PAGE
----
The Levelator
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(3) 3.8333333333333335

Adjusts audio levels within podcast or other audio file.   Free
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Levelator adjusts the audio levels within your podcast or other audio file for variations from one speaker to the next, for example. It's not a compressor, normalizer or limiter although it contains all three. It's much more than those tools, and it's much simpler to use. The UI is dirt-simple: Drag-and-drop any WAV or AIFF file onto The Leveler's application window, and a few moments later you'll find a new version which just sounds better.

Have you ever recorded an interview in which you and your guest ended up at different volumes? How about a panel discussion where some people
What's New
Version 2.1.1:
  • If an .mp4 file was submited it was reported as an .mp3 file. (Neither are accepted by The Levelator.)
  • Attempts to Levelate compressed files (ie, other than WAV, AIFF, etc.) are now detected and reported in a more friendly manner.
  • If the source file can't be opened (eg, due to a permissions problem) a better error message is displayed.
  • "New Version" alerts are now displayed even for minor updates if specified on our servers.
  • When installing a new version, the program did not always display the "news" file on first startup (OS X only).
  • There were a variety of problems under OS X:
    • Version 2.0.3: Audio files could not be processed on PowerPC Macs under OS X 10.4.x. (The visible error message began ""Level reports: dyld:lazy symbol binding failed: Symbol not found")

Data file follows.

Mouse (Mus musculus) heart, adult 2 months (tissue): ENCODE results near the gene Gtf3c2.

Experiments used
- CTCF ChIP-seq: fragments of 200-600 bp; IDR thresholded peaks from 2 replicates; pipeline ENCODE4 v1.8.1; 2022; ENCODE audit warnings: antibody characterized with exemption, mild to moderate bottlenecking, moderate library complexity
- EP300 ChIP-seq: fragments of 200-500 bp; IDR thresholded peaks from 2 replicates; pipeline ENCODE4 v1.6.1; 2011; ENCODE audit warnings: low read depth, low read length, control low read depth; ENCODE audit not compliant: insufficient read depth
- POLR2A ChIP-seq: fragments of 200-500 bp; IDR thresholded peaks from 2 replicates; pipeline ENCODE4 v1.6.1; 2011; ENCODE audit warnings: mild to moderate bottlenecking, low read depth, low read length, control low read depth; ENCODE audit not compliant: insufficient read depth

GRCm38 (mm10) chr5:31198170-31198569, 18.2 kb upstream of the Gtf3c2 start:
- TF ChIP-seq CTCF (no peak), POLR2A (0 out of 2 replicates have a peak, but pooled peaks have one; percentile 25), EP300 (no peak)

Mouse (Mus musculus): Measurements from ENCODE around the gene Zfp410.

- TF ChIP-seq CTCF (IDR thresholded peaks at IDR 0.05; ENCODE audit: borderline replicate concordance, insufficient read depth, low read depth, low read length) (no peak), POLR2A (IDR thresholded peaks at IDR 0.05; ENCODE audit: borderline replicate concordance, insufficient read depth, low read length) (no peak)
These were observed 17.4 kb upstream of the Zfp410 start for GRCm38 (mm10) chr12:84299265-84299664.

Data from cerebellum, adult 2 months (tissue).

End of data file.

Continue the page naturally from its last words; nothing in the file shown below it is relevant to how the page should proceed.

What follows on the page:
• Version 2.0.3: A permissions error was reported on a variety of OS X versions and configurations.
    • Version 2.1.0: Failed on PowerPC Macs (all versions of OS X).
    • When installing a new version, the program did not always display the "news" file on first startup (OS X only).
Version 2.1.1:
  • If an .mp4 file was submited it was reported as an .mp3 file. (Neither are accepted by The Levelator.)
  • Attempts to Levelate compressed files (ie, other than WAV, AIFF, etc.) are now detected and reported in a more friendly manner.
  • If the source file can't be opened (eg, due to a permissions problem) a better error message is displayed.
  • "New Version" alerts are now more...
Requirements
Intel/PPC, Mac OS X 10.4.11 or later



MacUpdate - The Levelator



The Levelator User Discussion (Write a Review)
ver. 2.x:
(3)
Your rating: Now say why...
Overall:
(5)

sort: smiles | time
burypromote

Madmab reviewed on 18 Feb 2014